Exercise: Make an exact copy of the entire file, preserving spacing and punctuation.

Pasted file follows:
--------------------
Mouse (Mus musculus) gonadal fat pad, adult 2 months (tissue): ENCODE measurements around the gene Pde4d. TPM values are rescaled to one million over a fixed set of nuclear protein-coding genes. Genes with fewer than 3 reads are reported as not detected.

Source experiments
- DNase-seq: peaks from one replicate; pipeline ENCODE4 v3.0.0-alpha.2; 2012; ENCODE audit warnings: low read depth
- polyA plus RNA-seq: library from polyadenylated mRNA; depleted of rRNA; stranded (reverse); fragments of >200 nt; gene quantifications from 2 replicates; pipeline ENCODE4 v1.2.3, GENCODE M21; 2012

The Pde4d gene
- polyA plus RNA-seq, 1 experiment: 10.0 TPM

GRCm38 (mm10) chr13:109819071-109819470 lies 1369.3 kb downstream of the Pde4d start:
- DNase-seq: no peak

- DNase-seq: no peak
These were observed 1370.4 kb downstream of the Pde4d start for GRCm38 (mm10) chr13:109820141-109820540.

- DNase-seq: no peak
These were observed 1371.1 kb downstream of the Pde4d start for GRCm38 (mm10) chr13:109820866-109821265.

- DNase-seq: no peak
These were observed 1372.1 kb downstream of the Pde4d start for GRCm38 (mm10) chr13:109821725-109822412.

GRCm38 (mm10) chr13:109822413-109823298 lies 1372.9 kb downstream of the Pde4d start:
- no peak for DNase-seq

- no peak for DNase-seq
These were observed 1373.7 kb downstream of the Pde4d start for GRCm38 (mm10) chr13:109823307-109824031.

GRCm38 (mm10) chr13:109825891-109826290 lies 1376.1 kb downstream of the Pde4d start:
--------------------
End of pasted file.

Mouse (Mus musculus) gonadal fat pad, adult 2 months (tissue): ENCODE measurements around the gene Pde4d. TPM values are rescaled to one million over a fixed set of nuclear protein-coding genes. Genes with fewer than 3 reads are reported as not detected.

Source experiments
- DNase-seq: peaks from one replicate; pipeline ENCODE4 v3.0.0-alpha.2; 2012; ENCODE audit warnings: low read depth
- polyA plus RNA-seq: library from polyadenylated mRNA; depleted of rRNA; stranded (reverse); fragments of >200 nt; gene quantifications from 2 replicates; pipeline ENCODE4 v1.2.3, GENCODE M21; 2012

The Pde4d gene
- polyA plus RNA-seq, 1 experiment: 10.0 TPM

GRCm38 (mm10) chr13:109819071-109819470 lies 1369.3 kb downstream of the Pde4d start:
- DNase-seq: no peak

- DNase-seq: no peak
These were observed 1370.4 kb downstream of the Pde4d start for GRCm38 (mm10) chr13:109820141-109820540.

- DNase-seq: no peak
These were observed 1371.1 kb downstream of the Pde4d start for GRCm38 (mm10) chr13:109820866-109821265.

- DNase-seq: no peak
These were observed 1372.1 kb downstream of the Pde4d start for GRCm38 (mm10) chr13:109821725-109822412.

GRCm38 (mm10) chr13:109822413-109823298 lies 1372.9 kb downstream of the Pde4d start:
- no peak for DNase-seq

- no peak for DNase-seq
These were observed 1373.7 kb downstream of the Pde4d start for GRCm38 (mm10) chr13:109823307-109824031.

GRCm38 (mm10) chr13:109825891-109826290 lies 1376.1 kb downstream of the Pde4d start: